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FAEFLORA:Lead Free Solder & Quad CablingXXX

Discussion in 'Pro Audio Equipment' started by Mindsender, Aug 31, 2001.

  1. Mindsender

    Mindsender Guest

    Anybody done testing on Lead Free Solder? Kester makes 95%Tin5%Silver (mostly for potable water sources). Only other Silver I've found is RadioShack 2% Silver, rest lead and tin.

    QUAD: I've recently extensively a/b'ed quad versus dual (mogami 2534 Quad vs 2594 dual) and the difference is astounding. The Quad is blanket and not as open as the dual wire. Spoke to Mogami on this and they recommend the 2549 if you can get away with it.(Quad is only for inteference cancelling, and you often don't have any.) Paul
     
  2. atlasproaudio

    atlasproaudio Active Member

    If you are concerned about the quad being 'blanket' then why not wire it dual? I had a ton of Quad that I was using, and did exactly this and found exactly your same results. There is a purpose for quad though if you need it. It would save you lots of time also.
     
  3. Faeflora

    Faeflora Member

    See, most of my studio is unbalanced right now. I guess that I'm all scared of hums and buzzes since I've got a nasty high noise floor now. There's some high tension wires about 400 feet away, but there won't be any other major RF interference that I know of.

    Perhaps the question of star quad or dual-wire could be rephrased as: guaranteed low noise floor with dampened freq. response vs. full range freq. ?

    How "blanket" is blanket? Is it like, whoa star quad sounds like $*^t! Or is it like, whoa star quad sounds slightly more muffled?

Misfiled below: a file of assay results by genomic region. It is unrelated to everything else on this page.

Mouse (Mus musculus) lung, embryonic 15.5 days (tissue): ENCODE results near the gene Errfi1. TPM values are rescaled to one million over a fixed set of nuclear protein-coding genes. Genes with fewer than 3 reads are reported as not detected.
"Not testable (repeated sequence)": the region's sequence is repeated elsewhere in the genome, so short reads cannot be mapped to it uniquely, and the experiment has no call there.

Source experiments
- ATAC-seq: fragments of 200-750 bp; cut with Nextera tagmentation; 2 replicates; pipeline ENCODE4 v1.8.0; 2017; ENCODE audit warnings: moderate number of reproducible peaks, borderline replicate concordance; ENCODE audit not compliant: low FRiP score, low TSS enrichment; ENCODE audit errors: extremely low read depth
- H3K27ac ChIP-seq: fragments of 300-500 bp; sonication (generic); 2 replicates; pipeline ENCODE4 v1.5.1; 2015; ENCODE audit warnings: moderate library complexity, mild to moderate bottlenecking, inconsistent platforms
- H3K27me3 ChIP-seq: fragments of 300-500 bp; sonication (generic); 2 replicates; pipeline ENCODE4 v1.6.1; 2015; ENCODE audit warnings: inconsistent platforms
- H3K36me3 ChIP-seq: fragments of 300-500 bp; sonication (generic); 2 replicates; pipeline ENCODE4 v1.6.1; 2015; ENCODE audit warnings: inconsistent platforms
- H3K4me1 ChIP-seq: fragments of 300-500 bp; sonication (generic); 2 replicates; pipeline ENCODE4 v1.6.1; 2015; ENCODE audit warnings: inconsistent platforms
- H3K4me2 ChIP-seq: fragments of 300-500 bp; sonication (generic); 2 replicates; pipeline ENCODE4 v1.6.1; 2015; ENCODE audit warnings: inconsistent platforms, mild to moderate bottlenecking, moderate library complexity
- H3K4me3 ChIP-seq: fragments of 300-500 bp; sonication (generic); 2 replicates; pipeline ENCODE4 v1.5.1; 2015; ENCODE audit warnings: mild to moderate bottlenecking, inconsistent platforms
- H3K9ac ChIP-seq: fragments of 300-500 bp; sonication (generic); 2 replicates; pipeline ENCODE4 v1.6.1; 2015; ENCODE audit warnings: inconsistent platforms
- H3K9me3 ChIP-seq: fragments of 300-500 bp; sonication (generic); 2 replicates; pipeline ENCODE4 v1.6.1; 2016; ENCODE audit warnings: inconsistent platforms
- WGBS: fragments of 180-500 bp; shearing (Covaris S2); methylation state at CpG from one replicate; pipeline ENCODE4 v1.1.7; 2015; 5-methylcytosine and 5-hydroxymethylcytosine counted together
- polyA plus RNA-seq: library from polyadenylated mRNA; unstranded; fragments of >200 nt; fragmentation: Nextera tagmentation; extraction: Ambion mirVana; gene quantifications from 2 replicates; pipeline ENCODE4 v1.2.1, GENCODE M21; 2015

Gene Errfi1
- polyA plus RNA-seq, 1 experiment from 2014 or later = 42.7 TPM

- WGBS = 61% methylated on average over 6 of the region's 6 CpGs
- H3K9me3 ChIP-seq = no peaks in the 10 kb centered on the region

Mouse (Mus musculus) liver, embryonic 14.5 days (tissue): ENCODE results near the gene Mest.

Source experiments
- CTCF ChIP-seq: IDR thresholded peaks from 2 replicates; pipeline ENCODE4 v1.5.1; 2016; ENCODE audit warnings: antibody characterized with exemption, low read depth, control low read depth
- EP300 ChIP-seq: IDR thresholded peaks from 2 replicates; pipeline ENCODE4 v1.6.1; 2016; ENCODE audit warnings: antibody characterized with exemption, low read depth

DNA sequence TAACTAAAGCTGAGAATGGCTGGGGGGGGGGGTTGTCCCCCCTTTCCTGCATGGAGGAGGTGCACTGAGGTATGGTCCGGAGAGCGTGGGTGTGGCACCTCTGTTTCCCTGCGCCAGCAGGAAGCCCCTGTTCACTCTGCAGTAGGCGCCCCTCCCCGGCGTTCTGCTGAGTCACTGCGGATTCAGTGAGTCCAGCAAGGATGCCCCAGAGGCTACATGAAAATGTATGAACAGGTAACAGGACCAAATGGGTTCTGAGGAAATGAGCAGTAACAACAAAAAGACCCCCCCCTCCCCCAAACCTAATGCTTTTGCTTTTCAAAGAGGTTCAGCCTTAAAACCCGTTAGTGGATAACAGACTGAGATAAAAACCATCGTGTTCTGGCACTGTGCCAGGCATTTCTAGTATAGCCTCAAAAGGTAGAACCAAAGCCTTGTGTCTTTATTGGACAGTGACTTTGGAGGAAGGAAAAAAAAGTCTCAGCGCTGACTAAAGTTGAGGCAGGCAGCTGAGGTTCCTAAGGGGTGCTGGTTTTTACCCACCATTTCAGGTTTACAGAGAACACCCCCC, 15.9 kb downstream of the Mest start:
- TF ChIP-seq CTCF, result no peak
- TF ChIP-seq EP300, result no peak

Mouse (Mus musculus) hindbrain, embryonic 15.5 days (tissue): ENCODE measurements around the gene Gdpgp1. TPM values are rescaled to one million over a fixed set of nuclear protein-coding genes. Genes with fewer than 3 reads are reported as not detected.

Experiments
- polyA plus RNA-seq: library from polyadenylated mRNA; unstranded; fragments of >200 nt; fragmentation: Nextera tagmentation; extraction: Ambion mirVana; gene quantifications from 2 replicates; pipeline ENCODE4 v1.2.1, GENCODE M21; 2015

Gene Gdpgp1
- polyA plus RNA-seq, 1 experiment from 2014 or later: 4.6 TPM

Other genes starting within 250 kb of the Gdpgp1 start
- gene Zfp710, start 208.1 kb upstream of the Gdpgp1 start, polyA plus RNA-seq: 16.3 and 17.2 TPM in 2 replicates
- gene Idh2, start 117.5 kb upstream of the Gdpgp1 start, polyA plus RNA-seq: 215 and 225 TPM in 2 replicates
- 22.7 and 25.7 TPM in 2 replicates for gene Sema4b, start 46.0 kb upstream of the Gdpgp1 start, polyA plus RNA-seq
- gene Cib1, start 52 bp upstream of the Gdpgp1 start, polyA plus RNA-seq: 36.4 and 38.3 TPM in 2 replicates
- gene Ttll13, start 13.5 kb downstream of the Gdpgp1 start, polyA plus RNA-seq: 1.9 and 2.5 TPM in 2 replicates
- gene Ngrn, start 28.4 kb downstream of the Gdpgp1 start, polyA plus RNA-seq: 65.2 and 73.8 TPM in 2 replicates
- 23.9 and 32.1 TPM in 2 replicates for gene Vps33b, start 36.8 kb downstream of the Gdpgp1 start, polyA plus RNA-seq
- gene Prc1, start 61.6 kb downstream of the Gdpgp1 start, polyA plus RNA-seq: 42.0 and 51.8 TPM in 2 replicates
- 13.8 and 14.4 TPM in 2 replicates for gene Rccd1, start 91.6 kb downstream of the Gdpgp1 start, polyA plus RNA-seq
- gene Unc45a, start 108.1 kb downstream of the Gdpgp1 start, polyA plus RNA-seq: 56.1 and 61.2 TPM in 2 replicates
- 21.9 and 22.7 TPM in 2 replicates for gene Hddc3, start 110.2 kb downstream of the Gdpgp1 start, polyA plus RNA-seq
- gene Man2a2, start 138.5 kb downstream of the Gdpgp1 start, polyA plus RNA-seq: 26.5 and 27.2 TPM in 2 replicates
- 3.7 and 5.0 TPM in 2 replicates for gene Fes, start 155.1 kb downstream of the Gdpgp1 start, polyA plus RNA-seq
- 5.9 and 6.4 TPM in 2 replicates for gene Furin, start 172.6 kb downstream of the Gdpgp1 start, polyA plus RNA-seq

Maybe I'll just cable my synthesizers with the L-4e5at micro star quad. Most of them are digital models that are somewhat harsh on the top. So maybe a "blanket" on top of them will help. Of course I'd prefer to run the signal through a low pass filter or high shelving eq cut.

    Unfortunately, I kinda bought 900 meters of this already so I'm sorta stuck with the star quad. Unless of course someone out there wants to buy it from me... ;)
     
  4. Lead free solder... sounds great! Can't be good for me holding the stuff between my teeth all the time, though I've never had any problems *rubbing third eye*
     
  5. Faeflora

    Faeflora Member

    Radio Shack sells some lead free solder actually. It's pretty cheap.


    I'm gonna buy some and try some cables with it. Unless lead conducts electricity better than tin, I don't understand why it would sound worse.
     
  6. anonymous

    anonymous Guests

    Originally posted by Faeflora:
    See, most of my studio is unbalanced right now. I guess that I'm all scared of hums and buzzes since I've got a nasty high noise floor now. There's some high tension wires about 400 feet away, but there won't be any other major RF interference that I know of.

    How much more do you need? Depending on just how high tension those high tension lines are, chances are you're experiencing a bit of 'stray field' noise from them.